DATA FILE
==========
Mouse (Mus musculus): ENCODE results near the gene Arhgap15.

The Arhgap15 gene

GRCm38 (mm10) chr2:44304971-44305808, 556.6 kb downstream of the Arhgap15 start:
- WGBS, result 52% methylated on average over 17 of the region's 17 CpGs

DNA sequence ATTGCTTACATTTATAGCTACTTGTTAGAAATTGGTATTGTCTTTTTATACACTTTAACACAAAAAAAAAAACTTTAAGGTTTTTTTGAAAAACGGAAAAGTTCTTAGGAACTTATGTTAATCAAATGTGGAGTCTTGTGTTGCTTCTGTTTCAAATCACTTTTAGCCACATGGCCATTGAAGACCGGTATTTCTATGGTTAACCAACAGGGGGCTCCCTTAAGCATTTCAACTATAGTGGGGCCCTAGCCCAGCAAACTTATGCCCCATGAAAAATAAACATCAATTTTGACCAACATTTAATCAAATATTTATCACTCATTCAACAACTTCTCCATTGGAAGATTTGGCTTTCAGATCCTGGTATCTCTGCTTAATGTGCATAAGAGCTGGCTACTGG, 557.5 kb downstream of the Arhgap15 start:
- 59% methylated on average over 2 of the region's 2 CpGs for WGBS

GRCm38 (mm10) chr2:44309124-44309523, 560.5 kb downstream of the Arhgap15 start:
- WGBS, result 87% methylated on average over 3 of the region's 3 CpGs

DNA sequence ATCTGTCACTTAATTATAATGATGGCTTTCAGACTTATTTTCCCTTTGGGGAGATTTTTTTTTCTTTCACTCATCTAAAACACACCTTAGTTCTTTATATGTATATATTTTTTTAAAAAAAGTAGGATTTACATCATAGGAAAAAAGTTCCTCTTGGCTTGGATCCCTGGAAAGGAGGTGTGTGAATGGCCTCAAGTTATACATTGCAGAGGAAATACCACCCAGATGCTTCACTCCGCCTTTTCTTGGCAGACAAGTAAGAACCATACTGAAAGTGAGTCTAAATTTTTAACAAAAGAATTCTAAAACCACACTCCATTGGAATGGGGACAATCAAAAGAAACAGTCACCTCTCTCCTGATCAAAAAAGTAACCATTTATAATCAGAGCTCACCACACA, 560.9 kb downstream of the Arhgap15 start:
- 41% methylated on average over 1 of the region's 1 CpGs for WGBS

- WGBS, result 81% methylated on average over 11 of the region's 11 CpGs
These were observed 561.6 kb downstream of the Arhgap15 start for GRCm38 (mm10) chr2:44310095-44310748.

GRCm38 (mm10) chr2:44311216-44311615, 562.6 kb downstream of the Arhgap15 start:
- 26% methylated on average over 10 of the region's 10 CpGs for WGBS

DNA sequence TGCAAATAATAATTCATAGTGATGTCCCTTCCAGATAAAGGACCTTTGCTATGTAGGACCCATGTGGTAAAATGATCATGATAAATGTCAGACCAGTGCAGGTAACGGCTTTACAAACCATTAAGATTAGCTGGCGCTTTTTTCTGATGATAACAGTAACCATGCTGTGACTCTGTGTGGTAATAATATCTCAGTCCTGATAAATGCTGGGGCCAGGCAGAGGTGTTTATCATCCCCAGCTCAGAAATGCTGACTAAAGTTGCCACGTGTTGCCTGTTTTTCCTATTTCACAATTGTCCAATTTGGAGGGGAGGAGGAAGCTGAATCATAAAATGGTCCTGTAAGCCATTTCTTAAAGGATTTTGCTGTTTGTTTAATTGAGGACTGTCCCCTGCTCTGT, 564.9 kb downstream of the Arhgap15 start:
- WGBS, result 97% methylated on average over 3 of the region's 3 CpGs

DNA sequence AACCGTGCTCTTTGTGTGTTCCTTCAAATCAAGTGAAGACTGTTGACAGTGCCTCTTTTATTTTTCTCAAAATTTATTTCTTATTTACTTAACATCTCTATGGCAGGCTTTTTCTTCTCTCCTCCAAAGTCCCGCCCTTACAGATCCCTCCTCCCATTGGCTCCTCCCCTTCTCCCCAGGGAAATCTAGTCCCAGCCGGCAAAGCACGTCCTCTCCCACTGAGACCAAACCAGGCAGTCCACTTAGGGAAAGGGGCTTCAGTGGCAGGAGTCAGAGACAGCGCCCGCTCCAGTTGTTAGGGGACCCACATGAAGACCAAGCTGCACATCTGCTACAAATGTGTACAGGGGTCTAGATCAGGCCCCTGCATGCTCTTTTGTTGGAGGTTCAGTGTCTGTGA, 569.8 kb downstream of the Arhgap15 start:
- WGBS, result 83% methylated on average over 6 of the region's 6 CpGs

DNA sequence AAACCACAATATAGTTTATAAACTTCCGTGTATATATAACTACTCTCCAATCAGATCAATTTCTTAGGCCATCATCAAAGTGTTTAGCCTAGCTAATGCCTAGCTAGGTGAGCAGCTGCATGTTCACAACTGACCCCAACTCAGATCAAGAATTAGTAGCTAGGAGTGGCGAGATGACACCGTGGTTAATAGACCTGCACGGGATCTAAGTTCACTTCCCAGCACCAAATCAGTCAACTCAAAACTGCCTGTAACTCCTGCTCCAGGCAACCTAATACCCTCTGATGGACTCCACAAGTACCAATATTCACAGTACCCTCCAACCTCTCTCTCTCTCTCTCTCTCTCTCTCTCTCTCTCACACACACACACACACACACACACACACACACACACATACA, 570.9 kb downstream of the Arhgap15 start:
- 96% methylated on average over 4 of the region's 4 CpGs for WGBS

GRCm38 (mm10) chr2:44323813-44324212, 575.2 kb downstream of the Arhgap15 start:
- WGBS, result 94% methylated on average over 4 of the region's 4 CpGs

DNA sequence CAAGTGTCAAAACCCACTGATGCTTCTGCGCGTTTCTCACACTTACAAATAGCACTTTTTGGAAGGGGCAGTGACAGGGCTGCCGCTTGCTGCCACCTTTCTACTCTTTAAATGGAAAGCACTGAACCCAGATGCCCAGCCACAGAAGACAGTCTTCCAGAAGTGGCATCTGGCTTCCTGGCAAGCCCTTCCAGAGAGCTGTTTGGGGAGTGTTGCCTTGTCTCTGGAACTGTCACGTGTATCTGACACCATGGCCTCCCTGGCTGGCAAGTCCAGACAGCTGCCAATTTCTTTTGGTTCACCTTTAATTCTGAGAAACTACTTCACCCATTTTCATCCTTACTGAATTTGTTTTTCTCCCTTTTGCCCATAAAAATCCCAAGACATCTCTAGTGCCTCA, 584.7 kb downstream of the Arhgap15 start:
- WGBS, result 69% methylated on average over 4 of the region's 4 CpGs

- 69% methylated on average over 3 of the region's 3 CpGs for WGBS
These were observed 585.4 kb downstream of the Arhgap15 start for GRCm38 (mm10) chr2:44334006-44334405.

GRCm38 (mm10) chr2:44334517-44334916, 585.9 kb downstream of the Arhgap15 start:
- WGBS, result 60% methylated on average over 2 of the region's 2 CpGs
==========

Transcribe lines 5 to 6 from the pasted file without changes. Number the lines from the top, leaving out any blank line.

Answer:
DNA sequence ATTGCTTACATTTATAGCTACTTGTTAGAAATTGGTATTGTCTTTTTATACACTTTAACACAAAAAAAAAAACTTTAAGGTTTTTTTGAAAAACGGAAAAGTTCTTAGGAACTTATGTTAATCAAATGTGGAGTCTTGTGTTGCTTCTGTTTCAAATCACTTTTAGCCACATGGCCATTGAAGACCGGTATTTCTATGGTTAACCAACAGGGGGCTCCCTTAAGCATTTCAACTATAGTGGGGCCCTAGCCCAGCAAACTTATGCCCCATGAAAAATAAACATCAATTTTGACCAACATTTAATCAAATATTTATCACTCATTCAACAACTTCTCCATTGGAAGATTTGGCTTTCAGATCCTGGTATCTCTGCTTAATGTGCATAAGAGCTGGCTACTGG, 557.5 kb downstream of the Arhgap15 start:
- 59% methylated on average over 2 of the region's 2 CpGs for WGBS